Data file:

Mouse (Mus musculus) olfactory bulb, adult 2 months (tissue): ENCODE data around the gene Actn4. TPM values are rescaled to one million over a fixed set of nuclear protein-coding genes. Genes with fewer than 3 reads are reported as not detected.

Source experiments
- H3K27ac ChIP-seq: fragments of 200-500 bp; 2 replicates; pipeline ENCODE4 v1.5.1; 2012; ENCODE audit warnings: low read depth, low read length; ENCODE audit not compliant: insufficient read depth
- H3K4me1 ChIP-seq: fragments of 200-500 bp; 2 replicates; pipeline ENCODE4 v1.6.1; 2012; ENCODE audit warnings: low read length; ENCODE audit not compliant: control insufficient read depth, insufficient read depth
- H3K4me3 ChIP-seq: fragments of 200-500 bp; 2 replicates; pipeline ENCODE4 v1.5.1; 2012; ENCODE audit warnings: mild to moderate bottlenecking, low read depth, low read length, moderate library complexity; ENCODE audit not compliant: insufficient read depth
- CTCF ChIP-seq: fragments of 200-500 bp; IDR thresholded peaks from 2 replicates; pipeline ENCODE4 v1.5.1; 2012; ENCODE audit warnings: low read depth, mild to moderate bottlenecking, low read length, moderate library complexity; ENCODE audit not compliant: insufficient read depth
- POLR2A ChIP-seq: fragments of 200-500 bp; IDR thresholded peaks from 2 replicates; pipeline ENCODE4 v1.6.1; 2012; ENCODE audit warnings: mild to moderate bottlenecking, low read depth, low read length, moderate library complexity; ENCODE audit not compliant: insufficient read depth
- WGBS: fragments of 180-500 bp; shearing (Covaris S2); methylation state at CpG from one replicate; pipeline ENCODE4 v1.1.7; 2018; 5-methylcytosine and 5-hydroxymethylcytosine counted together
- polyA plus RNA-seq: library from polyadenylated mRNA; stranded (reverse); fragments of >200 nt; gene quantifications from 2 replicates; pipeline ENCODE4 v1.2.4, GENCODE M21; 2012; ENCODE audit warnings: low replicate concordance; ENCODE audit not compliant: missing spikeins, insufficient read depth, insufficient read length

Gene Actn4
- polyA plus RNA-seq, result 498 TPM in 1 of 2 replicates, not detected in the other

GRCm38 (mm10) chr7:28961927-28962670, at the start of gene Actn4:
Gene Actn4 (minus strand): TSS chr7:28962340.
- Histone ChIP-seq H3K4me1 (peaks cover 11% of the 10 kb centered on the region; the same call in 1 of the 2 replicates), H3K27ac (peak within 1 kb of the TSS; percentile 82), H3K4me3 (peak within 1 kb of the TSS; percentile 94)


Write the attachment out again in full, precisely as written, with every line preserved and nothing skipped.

Mouse (Mus musculus) olfactory bulb, adult 2 months (tissue): ENCODE data around the gene Actn4. TPM values are rescaled to one million over a fixed set of nuclear protein-coding genes. Genes with fewer than 3 reads are reported as not detected.

Source experiments
- H3K27ac ChIP-seq: fragments of 200-500 bp; 2 replicates; pipeline ENCODE4 v1.5.1; 2012; ENCODE audit warnings: low read depth, low read length; ENCODE audit not compliant: insufficient read depth
- H3K4me1 ChIP-seq: fragments of 200-500 bp; 2 replicates; pipeline ENCODE4 v1.6.1; 2012; ENCODE audit warnings: low read length; ENCODE audit not compliant: control insufficient read depth, insufficient read depth
- H3K4me3 ChIP-seq: fragments of 200-500 bp; 2 replicates; pipeline ENCODE4 v1.5.1; 2012; ENCODE audit warnings: mild to moderate bottlenecking, low read depth, low read length, moderate library complexity; ENCODE audit not compliant: insufficient read depth
- CTCF ChIP-seq: fragments of 200-500 bp; IDR thresholded peaks from 2 replicates; pipeline ENCODE4 v1.5.1; 2012; ENCODE audit warnings: low read depth, mild to moderate bottlenecking, low read length, moderate library complexity; ENCODE audit not compliant: insufficient read depth
- POLR2A ChIP-seq: fragments of 200-500 bp; IDR thresholded peaks from 2 replicates; pipeline ENCODE4 v1.6.1; 2012; ENCODE audit warnings: mild to moderate bottlenecking, low read depth, low read length, moderate library complexity; ENCODE audit not compliant: insufficient read depth
- WGBS: fragments of 180-500 bp; shearing (Covaris S2); methylation state at CpG from one replicate; pipeline ENCODE4 v1.1.7; 2018; 5-methylcytosine and 5-hydroxymethylcytosine counted together
- polyA plus RNA-seq: library from polyadenylated mRNA; stranded (reverse); fragments of >200 nt; gene quantifications from 2 replicates; pipeline ENCODE4 v1.2.4, GENCODE M21; 2012; ENCODE audit warnings: low replicate concordance; ENCODE audit not compliant: missing spikeins, insufficient read depth, insufficient read length

Gene Actn4
- polyA plus RNA-seq, result 498 TPM in 1 of 2 replicates, not detected in the other

GRCm38 (mm10) chr7:28961927-28962670, at the start of gene Actn4:
Gene Actn4 (minus strand): TSS chr7:28962340.
- Histone ChIP-seq H3K4me1 (peaks cover 11% of the 10 kb centered on the region; the same call in 1 of the 2 replicates), H3K27ac (peak within 1 kb of the TSS; percentile 82), H3K4me3 (peak within 1 kb of the TSS; percentile 94)